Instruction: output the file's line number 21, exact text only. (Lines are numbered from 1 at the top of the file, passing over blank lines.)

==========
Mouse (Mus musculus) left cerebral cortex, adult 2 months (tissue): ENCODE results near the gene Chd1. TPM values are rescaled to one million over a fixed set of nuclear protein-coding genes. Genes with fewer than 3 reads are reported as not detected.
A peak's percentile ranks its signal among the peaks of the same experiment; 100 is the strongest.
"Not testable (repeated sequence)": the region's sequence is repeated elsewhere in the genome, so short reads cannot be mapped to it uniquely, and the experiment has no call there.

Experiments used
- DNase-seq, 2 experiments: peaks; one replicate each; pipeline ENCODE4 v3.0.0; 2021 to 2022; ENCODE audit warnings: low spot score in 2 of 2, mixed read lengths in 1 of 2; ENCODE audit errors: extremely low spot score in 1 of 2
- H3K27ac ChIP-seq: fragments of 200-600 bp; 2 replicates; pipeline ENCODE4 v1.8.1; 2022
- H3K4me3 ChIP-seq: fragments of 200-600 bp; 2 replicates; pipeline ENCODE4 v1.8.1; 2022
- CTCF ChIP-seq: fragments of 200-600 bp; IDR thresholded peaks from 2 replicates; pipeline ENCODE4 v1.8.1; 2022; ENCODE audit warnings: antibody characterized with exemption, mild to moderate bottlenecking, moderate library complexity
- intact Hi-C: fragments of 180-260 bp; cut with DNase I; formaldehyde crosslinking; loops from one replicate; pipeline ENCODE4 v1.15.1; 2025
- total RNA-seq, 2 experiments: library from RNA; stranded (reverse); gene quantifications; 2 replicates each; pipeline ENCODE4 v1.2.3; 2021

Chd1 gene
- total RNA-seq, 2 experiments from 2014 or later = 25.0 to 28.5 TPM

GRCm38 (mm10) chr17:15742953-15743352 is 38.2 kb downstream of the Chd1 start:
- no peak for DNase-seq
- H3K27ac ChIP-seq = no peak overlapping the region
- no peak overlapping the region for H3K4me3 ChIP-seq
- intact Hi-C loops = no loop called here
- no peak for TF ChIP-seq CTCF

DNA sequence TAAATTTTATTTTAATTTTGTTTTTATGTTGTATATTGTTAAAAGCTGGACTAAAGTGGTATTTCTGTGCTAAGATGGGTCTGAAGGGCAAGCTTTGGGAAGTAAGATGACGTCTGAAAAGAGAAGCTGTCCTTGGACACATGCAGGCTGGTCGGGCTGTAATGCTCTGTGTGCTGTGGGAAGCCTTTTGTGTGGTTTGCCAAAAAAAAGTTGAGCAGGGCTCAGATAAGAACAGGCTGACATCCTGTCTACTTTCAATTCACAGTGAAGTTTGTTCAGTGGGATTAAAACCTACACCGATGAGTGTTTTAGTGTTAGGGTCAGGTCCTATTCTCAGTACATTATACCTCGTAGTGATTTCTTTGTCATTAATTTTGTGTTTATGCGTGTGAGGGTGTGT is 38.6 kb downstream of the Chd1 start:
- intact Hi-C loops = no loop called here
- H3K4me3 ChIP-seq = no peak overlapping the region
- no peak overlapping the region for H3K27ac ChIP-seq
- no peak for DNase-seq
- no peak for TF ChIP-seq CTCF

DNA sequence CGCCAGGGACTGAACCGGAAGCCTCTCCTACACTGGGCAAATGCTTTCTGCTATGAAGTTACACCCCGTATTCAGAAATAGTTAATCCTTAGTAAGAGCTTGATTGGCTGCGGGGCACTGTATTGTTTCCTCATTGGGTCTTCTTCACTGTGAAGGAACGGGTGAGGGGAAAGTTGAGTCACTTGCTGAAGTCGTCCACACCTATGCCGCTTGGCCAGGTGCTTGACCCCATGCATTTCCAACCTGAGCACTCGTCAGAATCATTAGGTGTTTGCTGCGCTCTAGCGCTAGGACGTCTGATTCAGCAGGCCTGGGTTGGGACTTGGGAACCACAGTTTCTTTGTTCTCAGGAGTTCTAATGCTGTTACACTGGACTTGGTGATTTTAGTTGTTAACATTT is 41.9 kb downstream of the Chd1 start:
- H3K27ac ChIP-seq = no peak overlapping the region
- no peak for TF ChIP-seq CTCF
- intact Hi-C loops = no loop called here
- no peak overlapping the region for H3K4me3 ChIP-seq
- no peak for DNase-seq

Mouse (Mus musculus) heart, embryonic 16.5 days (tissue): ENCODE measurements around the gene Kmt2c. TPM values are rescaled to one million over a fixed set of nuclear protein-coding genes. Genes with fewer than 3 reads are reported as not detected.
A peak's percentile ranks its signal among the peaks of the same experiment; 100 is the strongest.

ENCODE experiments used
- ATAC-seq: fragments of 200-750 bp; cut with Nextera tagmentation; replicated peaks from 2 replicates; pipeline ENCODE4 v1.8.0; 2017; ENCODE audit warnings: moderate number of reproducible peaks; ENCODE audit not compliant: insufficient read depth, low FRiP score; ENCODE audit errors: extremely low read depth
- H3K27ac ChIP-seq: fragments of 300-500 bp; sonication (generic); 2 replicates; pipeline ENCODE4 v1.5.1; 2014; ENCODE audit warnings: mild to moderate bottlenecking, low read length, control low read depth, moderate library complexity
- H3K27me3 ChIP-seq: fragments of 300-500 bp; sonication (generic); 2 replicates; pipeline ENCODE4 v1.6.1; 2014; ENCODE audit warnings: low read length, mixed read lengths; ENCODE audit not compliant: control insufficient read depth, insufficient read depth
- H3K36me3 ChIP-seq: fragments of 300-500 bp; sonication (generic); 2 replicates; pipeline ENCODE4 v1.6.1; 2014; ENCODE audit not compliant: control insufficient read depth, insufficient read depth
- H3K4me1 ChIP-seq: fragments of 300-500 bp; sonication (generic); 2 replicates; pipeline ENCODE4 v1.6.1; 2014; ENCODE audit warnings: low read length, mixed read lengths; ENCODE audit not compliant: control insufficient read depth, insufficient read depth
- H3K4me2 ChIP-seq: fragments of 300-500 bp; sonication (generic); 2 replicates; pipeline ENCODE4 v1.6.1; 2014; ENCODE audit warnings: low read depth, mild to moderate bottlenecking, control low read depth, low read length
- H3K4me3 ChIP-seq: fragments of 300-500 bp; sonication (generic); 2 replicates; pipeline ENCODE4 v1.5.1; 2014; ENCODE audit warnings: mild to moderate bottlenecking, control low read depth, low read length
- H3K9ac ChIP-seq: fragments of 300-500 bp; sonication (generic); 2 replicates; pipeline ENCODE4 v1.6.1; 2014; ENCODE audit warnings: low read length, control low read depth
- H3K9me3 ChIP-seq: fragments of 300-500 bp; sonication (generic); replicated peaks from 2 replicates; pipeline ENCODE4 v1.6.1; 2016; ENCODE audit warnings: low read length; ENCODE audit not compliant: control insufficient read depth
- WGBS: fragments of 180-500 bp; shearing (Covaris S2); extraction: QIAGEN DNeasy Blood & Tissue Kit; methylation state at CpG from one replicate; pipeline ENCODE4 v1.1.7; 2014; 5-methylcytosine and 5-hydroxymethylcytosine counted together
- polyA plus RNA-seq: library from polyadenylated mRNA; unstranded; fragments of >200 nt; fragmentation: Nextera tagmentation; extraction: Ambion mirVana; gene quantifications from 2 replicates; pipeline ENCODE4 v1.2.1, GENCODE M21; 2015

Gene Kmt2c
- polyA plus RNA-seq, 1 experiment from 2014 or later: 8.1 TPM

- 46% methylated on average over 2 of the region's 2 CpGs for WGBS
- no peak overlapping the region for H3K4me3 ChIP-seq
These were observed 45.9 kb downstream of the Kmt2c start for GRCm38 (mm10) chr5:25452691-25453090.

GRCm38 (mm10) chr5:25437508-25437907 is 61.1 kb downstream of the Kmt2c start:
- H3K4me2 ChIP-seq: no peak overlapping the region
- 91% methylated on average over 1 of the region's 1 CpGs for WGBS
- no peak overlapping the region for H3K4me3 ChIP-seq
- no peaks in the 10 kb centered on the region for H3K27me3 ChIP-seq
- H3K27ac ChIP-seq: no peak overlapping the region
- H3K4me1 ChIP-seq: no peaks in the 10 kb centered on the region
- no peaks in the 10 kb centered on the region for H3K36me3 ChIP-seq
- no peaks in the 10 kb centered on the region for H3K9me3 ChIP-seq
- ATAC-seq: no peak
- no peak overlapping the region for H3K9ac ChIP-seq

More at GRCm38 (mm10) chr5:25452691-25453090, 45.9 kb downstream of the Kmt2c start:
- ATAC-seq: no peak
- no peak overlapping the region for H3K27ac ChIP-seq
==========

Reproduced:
- H3K4me3 ChIP-seq = no peak overlapping the region